private void _Free ( void *Ptr ) { uword *BlockToBeFreed, *BlockItr, *SupBlockFreedFrom; uword tmpi; /* The value passed to this function should be a pointer * to the first byte of memory that was allocated - the * same value that was returned from _Alloc(). To get * the header of the block we're freeing, we simply move * back one uword. */ BlockToBeFreed = ((uword*) Ptr) - 1; /* We clear the "full" bit in the block header. */ *BlockToBeFreed = *BlockToBeFreed ^ 0x1; /* Finding the next block after the one being freed is * easy. */ if ( (*BlockToBeFreed & 0x2) != 0 ) { /* We use BlockItr as a temporary. */ BlockItr = BlockToBeFreed + (*BlockToBeFreed >> 2); /* If the next block is empty, we merge it and the * block now being freed. */ if ( (*BlockItr & 0x1) == 0 ) *BlockToBeFreed += *BlockItr; } /* Now we find the previous block to the one being freed. * This is a little more time consuming, as we need to * advance all the way to the next superblock, use the * Prev pointer to get back to the beginning of the * superblock we're in, and then advance to the block * right before the block we're freeing. */ BlockItr = BlockToBeFreed; do { tmpi = *BlockItr; BlockItr += tmpi >> 2; } while ( (tmpi & 0x2) != 0 ); SupBlockFreedFrom = **((uword***) BlockItr); BlockItr = SupBlockFreedFrom + 1; if ( BlockItr != BlockToBeFreed ) { while ( BlockItr + (*BlockItr >> 2) != BlockToBeFreed ) BlockItr += (*BlockItr >> 2); /* If the previous block is empty, we merge it and the * block being freed. */ if ( (*BlockItr & 0x1) == 0 ) { *BlockItr += *BlockToBeFreed; BlockToBeFreed = BlockItr; } } /* We set gLastBlockUsed to the value of BlockToBeFreed. * That way the next call to _Alloc() will begin its search * for free memory with an empty block, hopefully saving * time in the long run. */ gLastUsedBlock = BlockToBeFreed; /* Now we test to see if the superblock is empty, and if * it is, then we request the operating system to free * it. */ if ( (*(SupBlockFreedFrom + 1) & 0x2) != 0 ) { /* We do not deallocate the superblock if it is the * superblock pointed to by gFirstSuperBlock - that way * we can be assured that there will always be at least * one superblock in memory. */ if ( SupBlockFreedFrom != gFirstSuperBlock ) { /* Before we free the superblock we must first remove it * from the global list of superblocks. */ /* First we advance BlockItr to the Prev pointer in the * next superblock, taking advantage of the fact that we * know this superblock to contain only one unused block. */ BlockItr = SupBlockFreedFrom + 1; BlockItr += *BlockItr >> 2; BlockItr = *((uword**) BlockItr); /* And then set this Prev pointer to the value of the Prev * pointer in the superblock being freed. */ *BlockItr = *SupBlockFreedFrom; /* In order to save on the number of variables we have, * we use BlockToBeFreed as a temporary. */ BlockToBeFreed = BlockItr; /* Now we set BlockItr to the beginning of the previous * superblock, and advance until we reach the Next pointer * at the end of the superblock. */ BlockItr = *((uword**) SupBlockFreedFrom) + 1; do { tmpi = *BlockItr; BlockItr += tmpi >> 2; } while ( (tmpi & 0x2) == 0 ); /* Now we set the Next pointer in the previous superblock to * the address of the superblock after the one being freed. * BlockToBeFreed, in this case, is just a temporary * containing a pointer to the next superblock. */ *BlockItr = (uword) BlockToBeFreed; VirtualFree( SupBlockFreedFrom, 0, MEM_DECOMMIT | MEM_RELEASE ); /* Finally, we must choose another value for gLastBlockUsed, * since we just deallocated the memory it pointed to. We * simply play it safe and point it at the only block we * know to be in existance - the first one. */ gLastUsedBlock = gFirstSuperBlock + 1; } } return; }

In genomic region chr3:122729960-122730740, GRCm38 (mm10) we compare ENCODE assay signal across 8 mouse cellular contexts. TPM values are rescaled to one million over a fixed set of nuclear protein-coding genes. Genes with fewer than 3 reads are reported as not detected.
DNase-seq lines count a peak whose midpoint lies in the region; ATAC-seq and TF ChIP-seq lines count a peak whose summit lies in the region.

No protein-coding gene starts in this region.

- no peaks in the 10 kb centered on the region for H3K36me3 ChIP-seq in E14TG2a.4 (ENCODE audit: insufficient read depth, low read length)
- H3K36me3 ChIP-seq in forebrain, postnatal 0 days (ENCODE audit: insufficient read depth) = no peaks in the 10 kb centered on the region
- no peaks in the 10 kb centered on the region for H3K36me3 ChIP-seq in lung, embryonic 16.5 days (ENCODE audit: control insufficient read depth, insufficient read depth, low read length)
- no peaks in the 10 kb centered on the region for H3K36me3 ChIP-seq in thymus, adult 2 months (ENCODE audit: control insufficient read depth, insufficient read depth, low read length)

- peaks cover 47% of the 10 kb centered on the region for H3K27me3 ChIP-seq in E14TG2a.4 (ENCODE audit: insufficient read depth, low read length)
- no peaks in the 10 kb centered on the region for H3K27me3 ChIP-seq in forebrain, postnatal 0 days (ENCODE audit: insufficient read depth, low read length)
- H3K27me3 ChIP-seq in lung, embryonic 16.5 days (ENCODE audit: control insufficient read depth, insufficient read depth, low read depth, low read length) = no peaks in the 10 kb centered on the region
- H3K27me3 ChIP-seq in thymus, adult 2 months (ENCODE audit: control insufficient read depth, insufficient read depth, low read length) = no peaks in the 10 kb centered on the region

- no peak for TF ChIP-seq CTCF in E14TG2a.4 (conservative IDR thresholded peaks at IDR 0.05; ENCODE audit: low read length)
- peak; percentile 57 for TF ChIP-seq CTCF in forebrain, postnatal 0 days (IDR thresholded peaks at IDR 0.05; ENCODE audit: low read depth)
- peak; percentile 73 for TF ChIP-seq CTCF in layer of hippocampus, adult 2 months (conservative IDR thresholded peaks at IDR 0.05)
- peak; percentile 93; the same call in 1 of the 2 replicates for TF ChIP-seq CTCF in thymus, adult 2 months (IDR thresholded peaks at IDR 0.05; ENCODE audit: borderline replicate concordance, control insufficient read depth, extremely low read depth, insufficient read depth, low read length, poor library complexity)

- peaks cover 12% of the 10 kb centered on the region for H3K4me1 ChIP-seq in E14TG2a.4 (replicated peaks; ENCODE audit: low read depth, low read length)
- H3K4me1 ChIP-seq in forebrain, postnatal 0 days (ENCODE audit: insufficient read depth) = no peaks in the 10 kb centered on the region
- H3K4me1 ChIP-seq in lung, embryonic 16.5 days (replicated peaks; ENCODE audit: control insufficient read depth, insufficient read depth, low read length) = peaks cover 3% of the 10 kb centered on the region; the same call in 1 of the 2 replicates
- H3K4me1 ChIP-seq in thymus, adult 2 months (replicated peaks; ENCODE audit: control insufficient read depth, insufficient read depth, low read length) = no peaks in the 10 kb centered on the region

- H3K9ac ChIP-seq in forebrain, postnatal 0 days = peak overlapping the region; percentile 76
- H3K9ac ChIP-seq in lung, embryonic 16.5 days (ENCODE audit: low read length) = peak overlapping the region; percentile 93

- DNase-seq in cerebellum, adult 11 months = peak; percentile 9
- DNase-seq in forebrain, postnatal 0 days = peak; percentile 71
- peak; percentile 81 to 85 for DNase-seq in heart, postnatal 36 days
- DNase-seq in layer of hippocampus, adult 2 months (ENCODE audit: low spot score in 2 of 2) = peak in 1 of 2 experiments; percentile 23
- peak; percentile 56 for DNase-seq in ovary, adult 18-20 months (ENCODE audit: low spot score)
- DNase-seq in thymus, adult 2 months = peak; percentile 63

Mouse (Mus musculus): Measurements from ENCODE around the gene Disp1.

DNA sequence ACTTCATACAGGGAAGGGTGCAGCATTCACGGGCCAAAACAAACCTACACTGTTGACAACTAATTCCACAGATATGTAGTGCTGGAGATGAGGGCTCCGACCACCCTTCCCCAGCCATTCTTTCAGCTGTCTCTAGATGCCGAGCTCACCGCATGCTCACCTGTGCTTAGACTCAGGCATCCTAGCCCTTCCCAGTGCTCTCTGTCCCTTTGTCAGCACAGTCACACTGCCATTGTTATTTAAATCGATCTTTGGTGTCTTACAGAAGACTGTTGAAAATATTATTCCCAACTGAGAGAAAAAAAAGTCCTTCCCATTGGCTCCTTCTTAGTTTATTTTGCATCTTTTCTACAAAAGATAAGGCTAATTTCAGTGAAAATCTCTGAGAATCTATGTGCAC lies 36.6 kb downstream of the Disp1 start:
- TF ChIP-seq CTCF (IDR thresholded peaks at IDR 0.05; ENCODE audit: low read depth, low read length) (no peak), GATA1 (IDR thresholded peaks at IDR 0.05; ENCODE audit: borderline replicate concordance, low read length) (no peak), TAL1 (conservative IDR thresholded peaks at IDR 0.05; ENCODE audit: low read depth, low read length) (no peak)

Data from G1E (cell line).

export void* MemAlloc ( uword Size ) { void *Mem; MutexLock( &gMemMutex ); Mem = _Alloc( Size ); MutexUnLock( &gMemMutex ); return Mem; }

export void* MemReAlloc ( void *OldMemory, uword NewSize ) { void *NewMemory; uword OldSize; MutexLock( &gMemMutex ); do { if ( NULL == OldMemory ) { /* If OldMemory is NULL, then the user is simply requesting * that NewSize bytes be allocated. */ NewMemory = _Alloc( NewSize ); break; } else if ( NewSize == 0 ) { /* If NewSize is zero, then the user is requesting that * OldMemory be freed. */ _Free( OldMemory ); break; } else { /* Otherwise the user is requesting that the memory block * pointed to by OldMemory be either increased or decreased * to NewSize bytes. */ OldSize = ((*(((uword*) OldMemory) - 1) >> 2) + 1) << 2; if ( NewSize > OldSize ) { NewMemory = _Alloc( NewSize ); if ( NewMemory == NULL ) break; MemCopy( NewMemory, OldMemory, OldSize ); MemFree( OldMemory ); break; } } } while ( 0 );

MutexUnLock( &gMemMutex ); return NewMemory; }

export void MemFree ( void *Ptr ) { MutexLock( &gMemMutex ); _Free( Ptr ); MutexUnLock( &gMemMutex ); return; }

public word _MemInitialize ( void ) { SYSTEM_INFO SystInfo; MutexCreate( &gMemMutex ); GetSystemInfo( &SystInfo ); gPageSize = SystInfo.dwPageSize; if ( gPageSize <= 0 ) return -1; /* FIXME: need error code */ gFirstSuperBlock = VirtualAlloc( NULL, gPageSize, MEM_COMMIT | MEM_RESERVE, PAGE_READWRITE ); if ( gFirstSuperBlock == NULL ) return -1; /* FIXME: need error code */ gLastUsedBlock = gFirstSuperBlock + 1; gEndOfLastSuperBlock = (uword*)(((byte*) gFirstSuperBlock) + gPageSize - sizeof(uword)); *gFirstSuperBlock = (uword) gFirstSuperBlock; *gEndOfLastSuperBlock = (uword) gFirstSuperBlock; *gLastUsedBlock = (gPageSize - sizeof(uword) * 2) | 0x2; return 0; }

public void _MemShutdown ( void ) { /* No heap cleanup routines provided, as they are usually not * needed (the operating system deallocates all memory when * the application exits). This would, however, be a good * place to call routines that browse the heap and print * memory information to a log file, as any allocated * memory present when this function is called may safely * be considered a memory leak. */ MutexDestroy( &gMemMutex ); return; }

/*********************************************************************** * The End **********************************************************************/

The zip file viewer built into the Developer Toolbox made use of the zlib library, as well as the zlibdll source additions.